Fri, 14 Apr 2017 10:01:00 -0400

(image) Yesterday Prime Minister Justin Trudeau kept a campaign promise by introducing a bill that will make Canada the second country in the world (after Uruguay) to legalize marijuana for recreational use. The government expects legal sales to begin by the middle of next year.

Trudeau's bill, which will be managed by Liberal M.P. Bill Blair, a former Toronto police chief, closely tracks the recommendations of a government-appointed task force that delivered its report in December. The national government, which already licenses more than 40 producers of medical marijuana, will regulate cannabis growers, while provincial governments will decide the details of distribution. Advertising and marketing will be stricly regulated at the national level, as with tobacco.

Trudeau's bill sets a minimum purchase age of 18, but provincial governments can set a higher age if they choose. Every U.S. state with legal marijuana has picked 21 as the cutoff, tracking the drinking age, which in Canada is 18 or 19, depending on the province. Adults, however defined, will be allowed to carry up to 30 grams (about an ounce) at a time and grow up to four plants per household.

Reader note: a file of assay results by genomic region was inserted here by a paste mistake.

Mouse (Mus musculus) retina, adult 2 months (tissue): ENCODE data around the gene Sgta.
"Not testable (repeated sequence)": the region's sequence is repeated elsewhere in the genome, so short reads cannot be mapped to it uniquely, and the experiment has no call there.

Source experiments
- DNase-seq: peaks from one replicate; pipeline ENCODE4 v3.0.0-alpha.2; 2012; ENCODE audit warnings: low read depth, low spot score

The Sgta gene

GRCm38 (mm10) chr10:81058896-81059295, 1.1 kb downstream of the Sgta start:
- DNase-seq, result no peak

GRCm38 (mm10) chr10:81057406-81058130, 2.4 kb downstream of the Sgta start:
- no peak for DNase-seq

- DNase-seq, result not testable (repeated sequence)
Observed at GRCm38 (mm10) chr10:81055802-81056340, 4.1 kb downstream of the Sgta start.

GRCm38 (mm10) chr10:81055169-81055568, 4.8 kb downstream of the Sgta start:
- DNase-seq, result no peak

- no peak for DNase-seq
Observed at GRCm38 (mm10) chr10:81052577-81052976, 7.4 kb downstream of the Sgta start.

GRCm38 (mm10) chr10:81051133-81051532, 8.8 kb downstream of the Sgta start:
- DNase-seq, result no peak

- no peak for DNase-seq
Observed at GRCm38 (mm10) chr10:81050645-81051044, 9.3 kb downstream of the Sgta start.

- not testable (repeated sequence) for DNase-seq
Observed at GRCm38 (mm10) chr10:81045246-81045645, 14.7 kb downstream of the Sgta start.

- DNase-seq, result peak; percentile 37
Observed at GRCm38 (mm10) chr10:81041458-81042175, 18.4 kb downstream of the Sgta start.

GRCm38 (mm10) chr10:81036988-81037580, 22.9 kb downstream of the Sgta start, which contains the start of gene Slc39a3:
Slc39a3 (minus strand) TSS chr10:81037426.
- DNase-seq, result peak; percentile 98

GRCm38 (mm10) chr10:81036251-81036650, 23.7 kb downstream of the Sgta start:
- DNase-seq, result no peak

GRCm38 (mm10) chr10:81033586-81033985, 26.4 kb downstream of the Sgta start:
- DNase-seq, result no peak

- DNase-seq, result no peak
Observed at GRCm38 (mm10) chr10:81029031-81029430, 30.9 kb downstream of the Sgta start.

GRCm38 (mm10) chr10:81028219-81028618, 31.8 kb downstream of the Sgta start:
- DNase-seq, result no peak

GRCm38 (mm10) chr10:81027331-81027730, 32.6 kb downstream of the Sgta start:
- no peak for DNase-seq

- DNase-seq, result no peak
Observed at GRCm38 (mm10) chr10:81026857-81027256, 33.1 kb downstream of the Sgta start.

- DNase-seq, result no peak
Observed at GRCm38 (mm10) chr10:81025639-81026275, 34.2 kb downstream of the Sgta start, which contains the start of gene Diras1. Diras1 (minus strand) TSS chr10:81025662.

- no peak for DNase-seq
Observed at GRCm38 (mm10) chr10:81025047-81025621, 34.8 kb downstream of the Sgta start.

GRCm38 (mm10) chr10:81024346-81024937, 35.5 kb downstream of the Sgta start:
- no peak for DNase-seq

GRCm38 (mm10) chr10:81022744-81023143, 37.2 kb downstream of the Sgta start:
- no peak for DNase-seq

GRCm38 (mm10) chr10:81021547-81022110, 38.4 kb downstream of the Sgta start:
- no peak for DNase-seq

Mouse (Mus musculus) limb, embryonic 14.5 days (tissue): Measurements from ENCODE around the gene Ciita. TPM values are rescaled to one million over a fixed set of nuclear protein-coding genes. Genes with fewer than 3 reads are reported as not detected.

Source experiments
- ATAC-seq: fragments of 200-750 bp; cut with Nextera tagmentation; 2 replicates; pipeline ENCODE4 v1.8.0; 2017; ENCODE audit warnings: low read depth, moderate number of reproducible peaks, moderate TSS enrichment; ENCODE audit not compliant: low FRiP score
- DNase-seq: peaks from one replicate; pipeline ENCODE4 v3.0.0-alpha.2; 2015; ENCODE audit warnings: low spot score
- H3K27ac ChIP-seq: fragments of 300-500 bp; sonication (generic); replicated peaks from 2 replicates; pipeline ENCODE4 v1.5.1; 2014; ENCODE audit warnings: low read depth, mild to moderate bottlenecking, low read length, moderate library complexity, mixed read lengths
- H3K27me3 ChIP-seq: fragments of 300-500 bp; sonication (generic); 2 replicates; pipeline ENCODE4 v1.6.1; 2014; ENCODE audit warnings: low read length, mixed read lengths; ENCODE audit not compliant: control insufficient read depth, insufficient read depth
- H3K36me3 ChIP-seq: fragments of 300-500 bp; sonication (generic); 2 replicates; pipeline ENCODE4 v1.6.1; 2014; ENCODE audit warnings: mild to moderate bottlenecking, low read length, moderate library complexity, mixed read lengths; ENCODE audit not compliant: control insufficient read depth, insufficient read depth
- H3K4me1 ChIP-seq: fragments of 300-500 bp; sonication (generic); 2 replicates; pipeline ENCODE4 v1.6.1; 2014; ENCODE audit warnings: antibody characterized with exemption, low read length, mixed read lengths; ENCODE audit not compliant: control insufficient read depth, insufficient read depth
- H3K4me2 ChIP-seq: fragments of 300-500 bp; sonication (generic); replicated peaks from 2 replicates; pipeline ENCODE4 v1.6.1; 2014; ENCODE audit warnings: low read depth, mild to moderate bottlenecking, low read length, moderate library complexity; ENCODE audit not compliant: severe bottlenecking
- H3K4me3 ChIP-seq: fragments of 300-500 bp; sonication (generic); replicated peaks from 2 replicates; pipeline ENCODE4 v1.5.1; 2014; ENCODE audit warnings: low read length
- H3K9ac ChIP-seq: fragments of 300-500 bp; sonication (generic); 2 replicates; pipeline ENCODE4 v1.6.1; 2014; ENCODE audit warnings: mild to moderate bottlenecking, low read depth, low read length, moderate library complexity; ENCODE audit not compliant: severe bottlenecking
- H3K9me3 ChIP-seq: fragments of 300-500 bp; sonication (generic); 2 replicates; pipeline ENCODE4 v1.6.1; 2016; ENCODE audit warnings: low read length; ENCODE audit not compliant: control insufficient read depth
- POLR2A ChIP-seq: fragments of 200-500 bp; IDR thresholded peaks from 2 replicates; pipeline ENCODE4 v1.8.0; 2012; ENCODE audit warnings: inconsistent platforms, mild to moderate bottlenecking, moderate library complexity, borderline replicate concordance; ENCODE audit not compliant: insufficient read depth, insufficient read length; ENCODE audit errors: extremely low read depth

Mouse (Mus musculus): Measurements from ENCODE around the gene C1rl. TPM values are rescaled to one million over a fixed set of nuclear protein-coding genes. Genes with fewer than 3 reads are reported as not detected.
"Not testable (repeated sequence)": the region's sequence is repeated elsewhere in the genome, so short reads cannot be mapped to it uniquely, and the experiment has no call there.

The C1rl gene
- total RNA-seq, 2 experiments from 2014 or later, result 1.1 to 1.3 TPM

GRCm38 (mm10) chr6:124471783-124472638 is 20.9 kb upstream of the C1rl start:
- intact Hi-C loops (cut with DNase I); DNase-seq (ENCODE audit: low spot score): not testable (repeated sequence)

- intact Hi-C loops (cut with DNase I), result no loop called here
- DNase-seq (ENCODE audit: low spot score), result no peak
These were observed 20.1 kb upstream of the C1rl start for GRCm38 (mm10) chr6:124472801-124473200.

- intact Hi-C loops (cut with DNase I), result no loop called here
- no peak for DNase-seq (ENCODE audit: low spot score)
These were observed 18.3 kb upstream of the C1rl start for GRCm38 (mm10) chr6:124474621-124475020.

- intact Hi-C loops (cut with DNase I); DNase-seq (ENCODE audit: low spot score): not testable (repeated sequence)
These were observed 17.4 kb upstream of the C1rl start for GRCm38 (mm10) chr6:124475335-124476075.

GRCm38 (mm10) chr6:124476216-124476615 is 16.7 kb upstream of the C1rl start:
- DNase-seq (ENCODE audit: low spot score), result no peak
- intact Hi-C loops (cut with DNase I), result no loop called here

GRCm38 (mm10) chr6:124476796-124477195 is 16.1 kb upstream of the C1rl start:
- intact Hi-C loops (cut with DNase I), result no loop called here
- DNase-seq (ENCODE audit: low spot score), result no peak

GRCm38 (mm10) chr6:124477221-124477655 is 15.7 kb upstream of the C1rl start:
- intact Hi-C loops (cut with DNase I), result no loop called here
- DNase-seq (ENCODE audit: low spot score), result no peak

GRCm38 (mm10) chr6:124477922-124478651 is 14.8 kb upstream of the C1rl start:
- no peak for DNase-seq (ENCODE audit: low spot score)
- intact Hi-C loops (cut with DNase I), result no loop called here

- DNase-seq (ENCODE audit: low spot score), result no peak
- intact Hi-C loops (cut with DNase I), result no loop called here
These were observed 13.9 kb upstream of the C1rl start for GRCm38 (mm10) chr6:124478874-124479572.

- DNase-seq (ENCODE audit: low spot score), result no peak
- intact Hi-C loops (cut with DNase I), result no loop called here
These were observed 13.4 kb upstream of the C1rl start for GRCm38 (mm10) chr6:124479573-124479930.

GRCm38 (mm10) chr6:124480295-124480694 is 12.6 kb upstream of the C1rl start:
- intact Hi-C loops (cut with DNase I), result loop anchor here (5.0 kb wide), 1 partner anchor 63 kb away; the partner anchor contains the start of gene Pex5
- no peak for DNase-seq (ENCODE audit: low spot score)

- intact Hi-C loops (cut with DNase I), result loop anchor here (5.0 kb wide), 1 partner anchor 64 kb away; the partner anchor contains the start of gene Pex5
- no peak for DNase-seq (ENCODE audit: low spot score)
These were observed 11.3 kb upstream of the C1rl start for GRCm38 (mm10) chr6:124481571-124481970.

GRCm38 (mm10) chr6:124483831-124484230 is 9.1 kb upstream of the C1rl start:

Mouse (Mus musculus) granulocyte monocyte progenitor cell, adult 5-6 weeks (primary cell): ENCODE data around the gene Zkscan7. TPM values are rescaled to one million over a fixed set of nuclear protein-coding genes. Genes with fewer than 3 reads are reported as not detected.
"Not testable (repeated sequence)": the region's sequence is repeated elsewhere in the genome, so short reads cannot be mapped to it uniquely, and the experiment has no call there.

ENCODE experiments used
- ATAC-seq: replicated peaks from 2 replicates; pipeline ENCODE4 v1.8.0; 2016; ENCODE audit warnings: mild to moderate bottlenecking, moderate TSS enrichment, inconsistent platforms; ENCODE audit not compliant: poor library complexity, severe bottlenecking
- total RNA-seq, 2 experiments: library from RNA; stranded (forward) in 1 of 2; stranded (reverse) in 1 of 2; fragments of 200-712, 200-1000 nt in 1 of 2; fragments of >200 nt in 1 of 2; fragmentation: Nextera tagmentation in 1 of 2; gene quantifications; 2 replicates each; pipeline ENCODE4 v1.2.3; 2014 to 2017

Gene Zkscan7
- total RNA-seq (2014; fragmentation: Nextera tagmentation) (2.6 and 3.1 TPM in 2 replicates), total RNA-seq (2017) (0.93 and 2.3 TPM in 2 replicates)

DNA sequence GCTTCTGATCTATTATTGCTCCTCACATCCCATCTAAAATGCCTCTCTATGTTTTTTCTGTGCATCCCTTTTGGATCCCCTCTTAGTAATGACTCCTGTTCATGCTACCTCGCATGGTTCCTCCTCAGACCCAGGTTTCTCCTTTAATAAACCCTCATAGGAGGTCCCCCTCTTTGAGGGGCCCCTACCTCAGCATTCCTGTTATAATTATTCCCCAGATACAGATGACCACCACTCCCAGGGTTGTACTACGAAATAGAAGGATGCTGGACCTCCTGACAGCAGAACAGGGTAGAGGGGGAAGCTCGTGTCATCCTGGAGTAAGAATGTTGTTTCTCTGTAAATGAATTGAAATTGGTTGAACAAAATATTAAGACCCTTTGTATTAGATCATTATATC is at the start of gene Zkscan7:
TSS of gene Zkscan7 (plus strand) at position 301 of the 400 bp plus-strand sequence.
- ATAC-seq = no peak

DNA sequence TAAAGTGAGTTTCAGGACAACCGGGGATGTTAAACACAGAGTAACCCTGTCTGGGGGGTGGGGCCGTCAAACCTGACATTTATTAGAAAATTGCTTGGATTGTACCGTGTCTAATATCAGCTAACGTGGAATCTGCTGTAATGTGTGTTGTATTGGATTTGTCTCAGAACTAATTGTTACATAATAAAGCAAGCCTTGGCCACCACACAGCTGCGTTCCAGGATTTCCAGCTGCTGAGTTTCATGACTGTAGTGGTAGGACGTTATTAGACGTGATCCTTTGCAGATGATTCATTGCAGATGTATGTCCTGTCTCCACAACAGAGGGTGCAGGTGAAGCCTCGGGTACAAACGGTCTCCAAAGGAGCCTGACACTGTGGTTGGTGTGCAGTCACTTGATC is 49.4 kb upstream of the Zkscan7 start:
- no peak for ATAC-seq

"The production of cannabis outside the regulated regime remains a serious criminal offense," Blair said yesterday. "Trafficking of cannabis outside the regulated distribution system...will remain a serious criminal offense. And this legislation...creates a new offense, a very serious offense, with a penalty of up to 14 years, for trafficking cannabis to a youth." Blair argued that a legal distribution system in which retailers are held accountable for verifying that their customers are adults will be more successful than the current policy of uniform prohibition at preventing sales to minors. "Today the decision to sell or not to sell to that child is often being made by a gangster in a stairwell," he observed.

National legislation allowing nonmedical use of cannabis seems to conflict with anti-drug treaties, which demand strict regulation of marijuana. "These conventions require that parties employ criminal sanctions for the possession, distribution, and consumption of non-medical cannabis," notes a new report from the Global Health Law Clinic at the University of Ottawa. "In the current Canadian context, legalizing cannabis would violate these conventions." The report argues that legalization in Canada could qualify for a "scientific purposes" exemption from treaty obligations if it is framed as a scientific experiment.

Brickbat: Shame on Your Name

Thu, 30 Mar 2017 04:00:00 -0400

(image) Nova Scotia's Registrar of Motor Vehicles says Lorne Grabher's last name is "socially unacceptable." Lorne had a personalized license plate made with his last name for his father back in 1991. Since then, the plate has been used by three generations of the family. But the registrar's office say they got a complaint about it last year and have told Lorne he can no longer use it.